Serena and Venus Williams are tennis greats who need no introduction. However, their latest ace may surprise many, as they have ventured into film producing, serving up King Richard, a movie starring Will Smith as the grand-slam-winning sisters' father, Richard Williams.
Smith delivers one of his best performances. He portrays a man with a dream, a father who decides to raise his two youngest daughters to be tennis superstars. So sure is Richard of this that he wrote a 78-page plan about how it would happen before the girls were born.
Yet it takes a particular type of character to be so confident, and the film doesn't hide from the fact that Richard could be single-minded to a fault. His stubbornness gets him beaten up by thugs in Compton, the notorious neighbourhood in Los Angeles where his family lived, but through his tenacity, he also manages to persuade a tennis coach to move the family to Florida.
Directed by Reinaldo Marcus Green, King Richard depicts the real Richard with all his nuance.
Entertaining scenes detail how, in the '90s, Richard refused to listen to the advice of the world's top tennis coaches that Venus should play the junior tennis circuit. Instead, he insisted that the girls be allowed to be children, get a high-class education and then hit tennis balls over the net come rain or shine.
The film's wow factor is its incredible and realistic tennis scenes. A lot of that is down to the performances of Saniyya Sidney as Venus and Demi Singleton as Serena. But it wasn't only the tennis skills that impressed Venus when she visited the film set.
"It was amazing to see the family atmosphere on set and how much Demi and Saniyya acted as Serena and I did," she says. "When the cameras weren't rolling, they were holding hands, and it was so sweet. They understood our family and portrayed us in a way that was really us."
For Serena, watching the film on the big screen was "surreal". Seeing actresses play versions of her and her sister in a movie made her pinch herself and ask, "Are we really something?"
"And then the way Will embodies my father just took the whole film to a whole new level," Serena says. "It's so emotional, it's well done, and it's a brilliant piece of work."
The enthusiasm the tennis stars have shown for this project is markedly different to the disdain they had for Maiken Baird and Michelle Major's documentary Venus and Serena.
They let the filmmakers follow them behind the scenes, but when they saw the final cut, they pulled out of attending its world premiere at the Toronto International Film Festival in 2012 because they were angered by how it depicted their father.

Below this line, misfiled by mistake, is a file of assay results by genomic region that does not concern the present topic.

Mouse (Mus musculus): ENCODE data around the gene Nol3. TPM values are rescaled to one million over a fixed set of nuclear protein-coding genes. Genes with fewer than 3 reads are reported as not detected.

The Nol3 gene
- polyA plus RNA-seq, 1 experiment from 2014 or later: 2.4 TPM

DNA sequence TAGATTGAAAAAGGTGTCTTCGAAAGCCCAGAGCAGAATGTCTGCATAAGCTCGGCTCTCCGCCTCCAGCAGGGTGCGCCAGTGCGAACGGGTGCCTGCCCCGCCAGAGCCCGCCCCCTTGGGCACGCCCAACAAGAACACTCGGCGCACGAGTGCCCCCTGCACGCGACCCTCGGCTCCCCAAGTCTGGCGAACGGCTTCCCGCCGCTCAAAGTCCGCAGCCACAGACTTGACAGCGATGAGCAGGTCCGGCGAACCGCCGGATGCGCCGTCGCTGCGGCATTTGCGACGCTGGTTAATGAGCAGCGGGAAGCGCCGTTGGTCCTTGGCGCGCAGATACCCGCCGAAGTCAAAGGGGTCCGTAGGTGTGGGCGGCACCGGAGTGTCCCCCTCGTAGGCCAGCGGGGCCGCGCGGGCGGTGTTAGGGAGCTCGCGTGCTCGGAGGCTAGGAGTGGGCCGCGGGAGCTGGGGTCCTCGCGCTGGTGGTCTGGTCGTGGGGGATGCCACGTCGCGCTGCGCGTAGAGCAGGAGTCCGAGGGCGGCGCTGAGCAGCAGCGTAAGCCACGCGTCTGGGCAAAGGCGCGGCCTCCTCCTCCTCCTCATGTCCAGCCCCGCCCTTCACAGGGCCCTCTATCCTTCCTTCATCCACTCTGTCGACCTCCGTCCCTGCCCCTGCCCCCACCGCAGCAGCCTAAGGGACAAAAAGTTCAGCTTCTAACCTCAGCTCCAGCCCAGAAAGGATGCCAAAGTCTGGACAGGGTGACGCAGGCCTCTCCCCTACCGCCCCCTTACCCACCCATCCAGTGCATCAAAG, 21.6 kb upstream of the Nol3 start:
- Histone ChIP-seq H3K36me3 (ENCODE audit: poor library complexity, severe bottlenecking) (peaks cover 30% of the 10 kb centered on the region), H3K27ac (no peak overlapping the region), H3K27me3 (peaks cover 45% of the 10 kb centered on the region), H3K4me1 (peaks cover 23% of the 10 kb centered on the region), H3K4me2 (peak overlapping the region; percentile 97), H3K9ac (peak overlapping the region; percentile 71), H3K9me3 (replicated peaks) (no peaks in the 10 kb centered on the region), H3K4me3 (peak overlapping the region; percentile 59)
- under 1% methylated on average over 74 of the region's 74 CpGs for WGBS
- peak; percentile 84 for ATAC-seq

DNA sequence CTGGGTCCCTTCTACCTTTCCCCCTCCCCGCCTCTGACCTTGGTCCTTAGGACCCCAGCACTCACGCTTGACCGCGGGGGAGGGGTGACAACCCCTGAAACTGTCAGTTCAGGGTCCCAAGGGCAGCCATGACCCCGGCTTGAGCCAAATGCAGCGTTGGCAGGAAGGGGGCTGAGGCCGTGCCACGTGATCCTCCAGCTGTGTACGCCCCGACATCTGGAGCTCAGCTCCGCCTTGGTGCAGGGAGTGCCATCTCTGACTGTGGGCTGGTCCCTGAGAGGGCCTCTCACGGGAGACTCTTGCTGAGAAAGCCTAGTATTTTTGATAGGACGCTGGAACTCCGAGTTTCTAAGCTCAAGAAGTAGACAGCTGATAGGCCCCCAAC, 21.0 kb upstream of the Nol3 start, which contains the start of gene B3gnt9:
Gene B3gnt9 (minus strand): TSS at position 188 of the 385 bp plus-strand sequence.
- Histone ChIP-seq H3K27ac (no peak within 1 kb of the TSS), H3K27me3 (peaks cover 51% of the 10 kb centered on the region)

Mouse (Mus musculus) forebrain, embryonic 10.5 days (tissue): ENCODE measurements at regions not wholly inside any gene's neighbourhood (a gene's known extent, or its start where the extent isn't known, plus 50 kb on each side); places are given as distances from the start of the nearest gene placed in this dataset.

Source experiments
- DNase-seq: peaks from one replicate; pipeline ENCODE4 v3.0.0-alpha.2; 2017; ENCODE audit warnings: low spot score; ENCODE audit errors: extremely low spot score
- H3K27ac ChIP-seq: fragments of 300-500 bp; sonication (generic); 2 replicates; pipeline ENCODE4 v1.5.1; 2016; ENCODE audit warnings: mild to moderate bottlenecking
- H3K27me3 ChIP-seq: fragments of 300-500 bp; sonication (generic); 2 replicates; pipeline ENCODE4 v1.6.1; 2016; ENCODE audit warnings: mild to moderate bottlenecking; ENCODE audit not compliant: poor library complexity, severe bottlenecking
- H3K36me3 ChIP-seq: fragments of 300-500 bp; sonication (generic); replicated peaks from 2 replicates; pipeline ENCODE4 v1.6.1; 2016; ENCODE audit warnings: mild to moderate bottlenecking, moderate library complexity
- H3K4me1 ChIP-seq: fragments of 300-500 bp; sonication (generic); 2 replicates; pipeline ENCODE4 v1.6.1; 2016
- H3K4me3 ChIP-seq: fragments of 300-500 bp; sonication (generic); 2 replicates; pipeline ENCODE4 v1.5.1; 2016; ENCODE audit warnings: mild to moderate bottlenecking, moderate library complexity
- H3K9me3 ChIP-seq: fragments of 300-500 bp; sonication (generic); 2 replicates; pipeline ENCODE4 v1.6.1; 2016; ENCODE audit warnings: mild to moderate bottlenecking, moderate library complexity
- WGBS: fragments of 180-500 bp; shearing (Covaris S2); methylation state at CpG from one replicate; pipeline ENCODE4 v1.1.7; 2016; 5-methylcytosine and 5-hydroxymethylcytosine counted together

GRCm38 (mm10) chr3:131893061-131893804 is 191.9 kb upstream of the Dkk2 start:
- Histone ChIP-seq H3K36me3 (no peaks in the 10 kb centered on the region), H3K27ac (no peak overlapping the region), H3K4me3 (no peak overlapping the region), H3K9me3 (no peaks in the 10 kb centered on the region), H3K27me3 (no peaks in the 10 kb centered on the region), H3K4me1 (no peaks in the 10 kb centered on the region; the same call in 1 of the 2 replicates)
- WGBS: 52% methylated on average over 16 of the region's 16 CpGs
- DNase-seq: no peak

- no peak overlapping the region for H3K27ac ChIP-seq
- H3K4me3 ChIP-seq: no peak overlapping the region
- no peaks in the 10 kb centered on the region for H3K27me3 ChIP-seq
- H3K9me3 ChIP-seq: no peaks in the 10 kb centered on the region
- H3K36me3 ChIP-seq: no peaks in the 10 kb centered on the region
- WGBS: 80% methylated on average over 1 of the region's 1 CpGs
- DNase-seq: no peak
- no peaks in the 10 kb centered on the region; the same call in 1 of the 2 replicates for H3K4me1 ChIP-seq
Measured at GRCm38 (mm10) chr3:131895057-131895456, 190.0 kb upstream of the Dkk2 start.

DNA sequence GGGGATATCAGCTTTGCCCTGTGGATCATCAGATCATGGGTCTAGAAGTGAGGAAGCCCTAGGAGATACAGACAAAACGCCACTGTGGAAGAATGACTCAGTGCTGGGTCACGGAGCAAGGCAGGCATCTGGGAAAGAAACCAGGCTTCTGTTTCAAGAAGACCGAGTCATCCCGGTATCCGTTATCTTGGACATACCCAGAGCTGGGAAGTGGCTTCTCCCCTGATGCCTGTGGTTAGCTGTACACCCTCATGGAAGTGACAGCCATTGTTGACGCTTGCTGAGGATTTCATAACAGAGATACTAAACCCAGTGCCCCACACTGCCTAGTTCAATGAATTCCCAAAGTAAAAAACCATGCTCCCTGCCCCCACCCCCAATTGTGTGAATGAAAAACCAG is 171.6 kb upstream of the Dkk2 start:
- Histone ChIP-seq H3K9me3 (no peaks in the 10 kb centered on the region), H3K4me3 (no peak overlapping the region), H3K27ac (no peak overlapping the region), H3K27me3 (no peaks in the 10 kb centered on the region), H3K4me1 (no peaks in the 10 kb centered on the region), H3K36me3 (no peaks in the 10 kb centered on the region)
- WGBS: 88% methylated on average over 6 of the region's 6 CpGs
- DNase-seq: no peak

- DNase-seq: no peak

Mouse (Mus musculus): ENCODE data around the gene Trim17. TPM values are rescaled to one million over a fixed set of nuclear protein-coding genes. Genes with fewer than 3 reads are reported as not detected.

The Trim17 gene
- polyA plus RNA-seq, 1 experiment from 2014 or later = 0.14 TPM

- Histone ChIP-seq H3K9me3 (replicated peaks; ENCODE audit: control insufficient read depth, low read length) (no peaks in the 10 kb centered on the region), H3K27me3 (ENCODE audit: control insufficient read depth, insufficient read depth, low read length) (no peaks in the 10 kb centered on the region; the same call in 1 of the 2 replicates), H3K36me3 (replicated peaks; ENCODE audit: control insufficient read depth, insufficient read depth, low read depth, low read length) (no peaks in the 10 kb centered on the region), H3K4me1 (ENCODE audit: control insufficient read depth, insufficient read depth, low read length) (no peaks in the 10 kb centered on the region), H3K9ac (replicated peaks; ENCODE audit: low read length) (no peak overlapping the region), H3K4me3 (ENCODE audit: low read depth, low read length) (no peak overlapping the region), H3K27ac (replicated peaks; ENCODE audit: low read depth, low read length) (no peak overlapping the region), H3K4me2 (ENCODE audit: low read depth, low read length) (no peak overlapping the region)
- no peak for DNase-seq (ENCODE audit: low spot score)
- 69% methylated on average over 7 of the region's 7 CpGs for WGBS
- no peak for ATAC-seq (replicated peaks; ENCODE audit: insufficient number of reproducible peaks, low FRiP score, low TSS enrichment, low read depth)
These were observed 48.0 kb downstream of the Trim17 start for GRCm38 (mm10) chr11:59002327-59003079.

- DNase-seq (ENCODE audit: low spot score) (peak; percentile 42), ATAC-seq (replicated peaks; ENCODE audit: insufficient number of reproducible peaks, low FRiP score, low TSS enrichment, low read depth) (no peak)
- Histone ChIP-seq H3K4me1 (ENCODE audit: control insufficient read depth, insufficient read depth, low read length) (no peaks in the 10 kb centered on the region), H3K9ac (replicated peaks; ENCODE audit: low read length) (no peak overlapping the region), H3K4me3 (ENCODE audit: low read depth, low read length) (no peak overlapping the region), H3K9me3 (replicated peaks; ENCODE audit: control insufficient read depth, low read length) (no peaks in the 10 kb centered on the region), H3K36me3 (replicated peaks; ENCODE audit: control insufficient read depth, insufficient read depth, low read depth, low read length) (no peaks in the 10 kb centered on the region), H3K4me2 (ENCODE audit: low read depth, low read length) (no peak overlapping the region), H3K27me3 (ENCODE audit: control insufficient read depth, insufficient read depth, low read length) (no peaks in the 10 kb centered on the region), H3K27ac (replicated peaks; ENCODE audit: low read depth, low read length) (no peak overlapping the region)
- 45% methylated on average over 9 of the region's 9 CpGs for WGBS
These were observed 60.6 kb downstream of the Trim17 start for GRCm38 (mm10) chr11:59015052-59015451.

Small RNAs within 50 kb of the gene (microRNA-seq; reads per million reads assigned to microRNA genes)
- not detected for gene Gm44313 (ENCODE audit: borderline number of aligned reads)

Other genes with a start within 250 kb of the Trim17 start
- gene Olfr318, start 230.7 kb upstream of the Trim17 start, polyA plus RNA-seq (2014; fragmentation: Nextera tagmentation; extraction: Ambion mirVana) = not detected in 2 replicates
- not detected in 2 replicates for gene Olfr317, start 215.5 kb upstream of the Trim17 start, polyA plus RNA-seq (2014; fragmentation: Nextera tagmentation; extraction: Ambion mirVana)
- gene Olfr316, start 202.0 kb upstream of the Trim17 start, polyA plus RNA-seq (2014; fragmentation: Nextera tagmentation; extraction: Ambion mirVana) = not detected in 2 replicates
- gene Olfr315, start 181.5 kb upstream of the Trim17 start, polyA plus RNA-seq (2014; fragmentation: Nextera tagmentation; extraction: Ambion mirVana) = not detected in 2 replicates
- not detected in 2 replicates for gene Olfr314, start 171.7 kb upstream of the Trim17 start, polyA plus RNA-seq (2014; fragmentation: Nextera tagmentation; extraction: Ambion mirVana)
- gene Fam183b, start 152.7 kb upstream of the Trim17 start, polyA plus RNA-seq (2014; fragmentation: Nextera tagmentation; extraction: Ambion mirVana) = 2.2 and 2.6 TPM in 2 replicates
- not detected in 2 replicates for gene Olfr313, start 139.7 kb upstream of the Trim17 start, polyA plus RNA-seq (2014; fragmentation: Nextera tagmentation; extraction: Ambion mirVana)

King Richard, however, shows another side, revealing that the tennis world didn't like that Richard wasn't playing by its established rules. The press bought into the idea that Richard was difficult because he didn't do things in the traditional way.
Race and the way black men have been stereotyped by western media also played a part in this portrayal of him. King Richard changes the script by showing that Richard could be difficult and stubborn, but that his first thought was always to protect his daughters. And that stance has proven him right, with Serena winning more grand slams than any other modern tennis player.
Smith has been a fan of Richard for decades, so it's no surprise he wanted to play him so much. "There was an interview that Venus was doing [aged 13 or 14]," Smith said. "It’s a famous interview where Richard Williams snaps on the reporter [for questioning Venus's answers]." The interview is recreated in the film.
"I saw that in real-time, and the look on Venus's face, that image burned in my heart because that's how I wanted my daughter to look when I showed up. That interview really changed my parenting at that time. It was like she had a lion, and she was so confident and comfortable that her lion wasn't going to let anything happen to her."
In the film, Green also makes sure to show that "King Richard" would be nothing without his queen, Oracene "Brandy" Williams. Aunjanue Ellis (Lovecraft County) portrays her as a survivor, a fighter and protector. She will do anything for her girls, even putting up with some of the excesses of her husband.
"I wanted to make a movie that my mum could see," says Green. "She's never seen a tennis match before. She understands what winning and losing is. She understands what love is and struggle. So I wanted to make things relatable to my mother, so she could watch it, understand it and not get lost in the technical aspects of the sport."
The result is that King Richard isn't simply a movie about the sweat needed to become tennis celebrities, but one with a more universal theme. It’s about how strong the family unit is when it pulls together, making the impossible possible.
King Richard is in cinemas across the UAE from Thursday, November 18